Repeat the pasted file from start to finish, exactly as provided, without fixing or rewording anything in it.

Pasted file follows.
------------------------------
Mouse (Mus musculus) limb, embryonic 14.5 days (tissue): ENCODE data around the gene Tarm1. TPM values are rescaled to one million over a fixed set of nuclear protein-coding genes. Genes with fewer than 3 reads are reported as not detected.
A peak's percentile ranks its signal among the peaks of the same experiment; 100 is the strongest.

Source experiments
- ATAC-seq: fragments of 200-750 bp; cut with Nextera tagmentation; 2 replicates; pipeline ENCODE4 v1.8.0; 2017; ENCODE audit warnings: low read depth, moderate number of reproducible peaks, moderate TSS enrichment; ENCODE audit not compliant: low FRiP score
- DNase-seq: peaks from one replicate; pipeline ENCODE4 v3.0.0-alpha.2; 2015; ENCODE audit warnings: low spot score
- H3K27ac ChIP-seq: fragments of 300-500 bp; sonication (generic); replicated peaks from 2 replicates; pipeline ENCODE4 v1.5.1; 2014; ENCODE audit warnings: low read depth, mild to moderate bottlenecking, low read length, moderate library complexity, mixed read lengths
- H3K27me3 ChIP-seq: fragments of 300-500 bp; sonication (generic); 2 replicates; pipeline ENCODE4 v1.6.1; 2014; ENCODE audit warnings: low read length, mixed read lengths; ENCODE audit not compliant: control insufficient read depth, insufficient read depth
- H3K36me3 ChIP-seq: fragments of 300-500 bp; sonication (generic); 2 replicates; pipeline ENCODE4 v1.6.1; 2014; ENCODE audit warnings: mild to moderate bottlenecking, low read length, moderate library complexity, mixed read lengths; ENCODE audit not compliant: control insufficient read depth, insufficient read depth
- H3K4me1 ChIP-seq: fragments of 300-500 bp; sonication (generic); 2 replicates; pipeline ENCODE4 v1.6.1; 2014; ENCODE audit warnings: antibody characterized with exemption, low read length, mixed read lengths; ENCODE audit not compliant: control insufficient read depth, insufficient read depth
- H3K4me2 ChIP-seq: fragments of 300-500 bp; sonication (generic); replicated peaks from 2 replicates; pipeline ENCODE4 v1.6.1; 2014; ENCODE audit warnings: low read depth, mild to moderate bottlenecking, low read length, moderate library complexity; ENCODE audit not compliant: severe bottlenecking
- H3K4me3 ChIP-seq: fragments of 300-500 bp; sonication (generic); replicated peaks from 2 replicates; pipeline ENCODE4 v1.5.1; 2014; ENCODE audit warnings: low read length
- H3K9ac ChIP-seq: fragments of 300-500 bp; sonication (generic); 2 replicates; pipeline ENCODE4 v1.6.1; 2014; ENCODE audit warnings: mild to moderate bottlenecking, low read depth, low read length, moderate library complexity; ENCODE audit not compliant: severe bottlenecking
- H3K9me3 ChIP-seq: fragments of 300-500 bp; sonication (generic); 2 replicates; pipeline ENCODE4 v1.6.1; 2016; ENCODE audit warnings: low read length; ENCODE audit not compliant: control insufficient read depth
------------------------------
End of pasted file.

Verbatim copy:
Mouse (Mus musculus) limb, embryonic 14.5 days (tissue): ENCODE data around the gene Tarm1. TPM values are rescaled to one million over a fixed set of nuclear protein-coding genes. Genes with fewer than 3 reads are reported as not detected.
A peak's percentile ranks its signal among the peaks of the same experiment; 100 is the strongest.

Source experiments
- ATAC-seq: fragments of 200-750 bp; cut with Nextera tagmentation; 2 replicates; pipeline ENCODE4 v1.8.0; 2017; ENCODE audit warnings: low read depth, moderate number of reproducible peaks, moderate TSS enrichment; ENCODE audit not compliant: low FRiP score
- DNase-seq: peaks from one replicate; pipeline ENCODE4 v3.0.0-alpha.2; 2015; ENCODE audit warnings: low spot score
- H3K27ac ChIP-seq: fragments of 300-500 bp; sonication (generic); replicated peaks from 2 replicates; pipeline ENCODE4 v1.5.1; 2014; ENCODE audit warnings: low read depth, mild to moderate bottlenecking, low read length, moderate library complexity, mixed read lengths
- H3K27me3 ChIP-seq: fragments of 300-500 bp; sonication (generic); 2 replicates; pipeline ENCODE4 v1.6.1; 2014; ENCODE audit warnings: low read length, mixed read lengths; ENCODE audit not compliant: control insufficient read depth, insufficient read depth
- H3K36me3 ChIP-seq: fragments of 300-500 bp; sonication (generic); 2 replicates; pipeline ENCODE4 v1.6.1; 2014; ENCODE audit warnings: mild to moderate bottlenecking, low read length, moderate library complexity, mixed read lengths; ENCODE audit not compliant: control insufficient read depth, insufficient read depth
- H3K4me1 ChIP-seq: fragments of 300-500 bp; sonication (generic); 2 replicates; pipeline ENCODE4 v1.6.1; 2014; ENCODE audit warnings: antibody characterized with exemption, low read length, mixed read lengths; ENCODE audit not compliant: control insufficient read depth, insufficient read depth
- H3K4me2 ChIP-seq: fragments of 300-500 bp; sonication (generic); replicated peaks from 2 replicates; pipeline ENCODE4 v1.6.1; 2014; ENCODE audit warnings: low read depth, mild to moderate bottlenecking, low read length, moderate library complexity; ENCODE audit not compliant: severe bottlenecking
- H3K4me3 ChIP-seq: fragments of 300-500 bp; sonication (generic); replicated peaks from 2 replicates; pipeline ENCODE4 v1.5.1; 2014; ENCODE audit warnings: low read length
- H3K9ac ChIP-seq: fragments of 300-500 bp; sonication (generic); 2 replicates; pipeline ENCODE4 v1.6.1; 2014; ENCODE audit warnings: mild to moderate bottlenecking, low read depth, low read length, moderate library complexity; ENCODE audit not compliant: severe bottlenecking
- H3K9me3 ChIP-seq: fragments of 300-500 bp; sonication (generic); 2 replicates; pipeline ENCODE4 v1.6.1; 2016; ENCODE audit warnings: low read length; ENCODE audit not compliant: control insufficient read depth